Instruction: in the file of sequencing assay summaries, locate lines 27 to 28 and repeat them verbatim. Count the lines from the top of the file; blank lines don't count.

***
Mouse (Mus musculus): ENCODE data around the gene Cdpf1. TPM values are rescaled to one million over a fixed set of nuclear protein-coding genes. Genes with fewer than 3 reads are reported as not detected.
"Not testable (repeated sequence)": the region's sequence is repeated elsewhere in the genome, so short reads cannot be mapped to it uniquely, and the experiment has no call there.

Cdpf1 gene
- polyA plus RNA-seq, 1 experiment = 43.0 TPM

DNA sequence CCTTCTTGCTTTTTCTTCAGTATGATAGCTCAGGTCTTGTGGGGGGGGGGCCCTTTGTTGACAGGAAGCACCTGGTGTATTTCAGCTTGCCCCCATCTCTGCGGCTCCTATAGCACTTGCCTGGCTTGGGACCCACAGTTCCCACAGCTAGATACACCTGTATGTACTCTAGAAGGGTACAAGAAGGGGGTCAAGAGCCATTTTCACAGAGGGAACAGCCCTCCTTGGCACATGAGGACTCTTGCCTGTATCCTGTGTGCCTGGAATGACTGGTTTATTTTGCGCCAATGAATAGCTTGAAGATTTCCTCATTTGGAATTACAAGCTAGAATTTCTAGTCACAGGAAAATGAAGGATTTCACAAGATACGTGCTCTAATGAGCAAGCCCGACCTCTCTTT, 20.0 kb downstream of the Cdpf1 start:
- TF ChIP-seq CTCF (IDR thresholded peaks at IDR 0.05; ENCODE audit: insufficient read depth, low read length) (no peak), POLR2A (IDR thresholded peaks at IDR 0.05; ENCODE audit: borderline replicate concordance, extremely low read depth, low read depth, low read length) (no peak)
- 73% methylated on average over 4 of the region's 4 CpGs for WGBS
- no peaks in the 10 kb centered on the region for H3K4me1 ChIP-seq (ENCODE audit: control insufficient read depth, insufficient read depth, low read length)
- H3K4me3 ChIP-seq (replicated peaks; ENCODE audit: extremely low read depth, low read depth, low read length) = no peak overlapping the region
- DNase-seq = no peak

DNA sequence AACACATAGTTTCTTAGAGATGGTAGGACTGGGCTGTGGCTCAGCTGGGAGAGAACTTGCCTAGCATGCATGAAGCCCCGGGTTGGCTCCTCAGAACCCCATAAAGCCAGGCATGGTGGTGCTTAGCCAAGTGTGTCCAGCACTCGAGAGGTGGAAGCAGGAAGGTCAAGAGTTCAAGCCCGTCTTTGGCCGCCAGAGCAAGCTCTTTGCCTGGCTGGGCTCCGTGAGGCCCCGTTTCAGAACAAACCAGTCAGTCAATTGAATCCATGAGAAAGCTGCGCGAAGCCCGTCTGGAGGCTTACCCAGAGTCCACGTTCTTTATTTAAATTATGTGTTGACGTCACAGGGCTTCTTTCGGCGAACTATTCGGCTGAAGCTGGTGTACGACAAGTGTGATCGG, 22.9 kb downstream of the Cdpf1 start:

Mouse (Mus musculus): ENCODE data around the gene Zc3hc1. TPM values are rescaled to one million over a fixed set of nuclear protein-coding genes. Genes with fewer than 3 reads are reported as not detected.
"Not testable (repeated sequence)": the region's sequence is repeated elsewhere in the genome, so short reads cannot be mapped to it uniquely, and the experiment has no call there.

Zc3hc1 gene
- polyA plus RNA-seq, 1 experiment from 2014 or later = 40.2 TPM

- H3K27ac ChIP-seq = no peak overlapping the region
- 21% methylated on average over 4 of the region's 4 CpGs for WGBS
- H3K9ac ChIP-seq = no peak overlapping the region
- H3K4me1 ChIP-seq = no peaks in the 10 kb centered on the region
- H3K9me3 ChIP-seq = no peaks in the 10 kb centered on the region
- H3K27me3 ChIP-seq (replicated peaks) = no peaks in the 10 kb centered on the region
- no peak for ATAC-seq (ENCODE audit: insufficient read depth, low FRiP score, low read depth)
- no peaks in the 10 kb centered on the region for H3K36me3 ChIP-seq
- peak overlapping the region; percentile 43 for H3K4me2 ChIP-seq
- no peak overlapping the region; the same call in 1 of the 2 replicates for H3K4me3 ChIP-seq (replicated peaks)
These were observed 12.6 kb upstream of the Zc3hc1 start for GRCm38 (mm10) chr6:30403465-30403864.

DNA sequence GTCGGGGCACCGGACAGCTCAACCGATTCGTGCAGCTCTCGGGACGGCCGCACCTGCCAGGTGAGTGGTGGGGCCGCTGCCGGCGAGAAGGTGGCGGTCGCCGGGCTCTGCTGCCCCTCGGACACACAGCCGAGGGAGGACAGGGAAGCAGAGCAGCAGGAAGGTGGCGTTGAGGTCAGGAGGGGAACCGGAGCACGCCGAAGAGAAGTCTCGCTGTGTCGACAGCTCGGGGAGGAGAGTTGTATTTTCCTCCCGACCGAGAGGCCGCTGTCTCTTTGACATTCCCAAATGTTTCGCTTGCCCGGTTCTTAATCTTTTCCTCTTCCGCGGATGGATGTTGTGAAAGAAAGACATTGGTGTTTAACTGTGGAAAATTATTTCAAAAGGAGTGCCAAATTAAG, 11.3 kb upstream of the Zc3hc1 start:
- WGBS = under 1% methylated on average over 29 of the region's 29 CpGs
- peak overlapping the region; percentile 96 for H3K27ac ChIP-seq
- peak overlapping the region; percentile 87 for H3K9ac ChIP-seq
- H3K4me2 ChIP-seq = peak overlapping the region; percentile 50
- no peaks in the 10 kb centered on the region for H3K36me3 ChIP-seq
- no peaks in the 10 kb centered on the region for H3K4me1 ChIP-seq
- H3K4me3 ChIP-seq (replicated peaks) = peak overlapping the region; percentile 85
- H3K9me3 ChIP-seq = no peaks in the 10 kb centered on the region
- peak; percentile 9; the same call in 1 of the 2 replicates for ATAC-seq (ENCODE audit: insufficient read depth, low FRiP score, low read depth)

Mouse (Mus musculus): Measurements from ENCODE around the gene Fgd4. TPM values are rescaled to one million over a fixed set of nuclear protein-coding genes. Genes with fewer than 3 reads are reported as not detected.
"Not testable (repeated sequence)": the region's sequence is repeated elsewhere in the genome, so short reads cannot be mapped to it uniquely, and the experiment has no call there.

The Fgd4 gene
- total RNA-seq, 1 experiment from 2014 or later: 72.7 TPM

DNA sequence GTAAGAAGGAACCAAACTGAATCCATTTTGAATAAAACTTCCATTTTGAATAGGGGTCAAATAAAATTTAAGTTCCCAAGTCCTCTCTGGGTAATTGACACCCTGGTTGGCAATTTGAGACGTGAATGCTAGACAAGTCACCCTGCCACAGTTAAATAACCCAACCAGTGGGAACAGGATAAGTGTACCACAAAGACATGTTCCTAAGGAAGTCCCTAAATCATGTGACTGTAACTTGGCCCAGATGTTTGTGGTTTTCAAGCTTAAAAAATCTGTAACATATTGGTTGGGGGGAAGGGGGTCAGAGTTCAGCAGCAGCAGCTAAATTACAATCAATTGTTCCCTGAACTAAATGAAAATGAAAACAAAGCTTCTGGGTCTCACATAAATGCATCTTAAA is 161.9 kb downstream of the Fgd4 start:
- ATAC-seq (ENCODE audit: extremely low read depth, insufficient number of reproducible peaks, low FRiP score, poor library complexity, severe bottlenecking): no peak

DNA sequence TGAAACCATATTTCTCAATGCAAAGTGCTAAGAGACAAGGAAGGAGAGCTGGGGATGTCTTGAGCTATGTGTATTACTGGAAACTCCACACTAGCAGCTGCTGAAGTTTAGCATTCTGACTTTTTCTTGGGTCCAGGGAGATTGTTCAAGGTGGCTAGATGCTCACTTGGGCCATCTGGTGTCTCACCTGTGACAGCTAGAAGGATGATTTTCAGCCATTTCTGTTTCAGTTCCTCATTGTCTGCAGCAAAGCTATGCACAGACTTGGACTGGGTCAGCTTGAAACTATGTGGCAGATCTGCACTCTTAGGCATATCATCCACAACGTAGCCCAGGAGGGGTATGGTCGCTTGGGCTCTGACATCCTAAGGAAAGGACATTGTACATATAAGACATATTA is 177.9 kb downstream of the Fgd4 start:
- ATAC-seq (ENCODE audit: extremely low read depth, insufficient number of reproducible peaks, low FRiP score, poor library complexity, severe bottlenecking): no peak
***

DNA sequence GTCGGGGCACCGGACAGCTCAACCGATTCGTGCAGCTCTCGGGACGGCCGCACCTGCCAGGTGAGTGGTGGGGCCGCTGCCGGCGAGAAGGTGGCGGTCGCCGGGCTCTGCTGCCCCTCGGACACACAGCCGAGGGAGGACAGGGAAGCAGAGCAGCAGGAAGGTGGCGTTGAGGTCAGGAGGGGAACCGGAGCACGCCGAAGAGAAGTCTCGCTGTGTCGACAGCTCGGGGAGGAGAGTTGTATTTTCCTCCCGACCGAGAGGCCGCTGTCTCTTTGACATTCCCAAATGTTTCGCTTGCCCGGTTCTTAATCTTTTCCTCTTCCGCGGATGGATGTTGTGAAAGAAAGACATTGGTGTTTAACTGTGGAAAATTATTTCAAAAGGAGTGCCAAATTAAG, 11.3 kb upstream of the Zc3hc1 start:
- WGBS = under 1% methylated on average over 29 of the region's 29 CpGs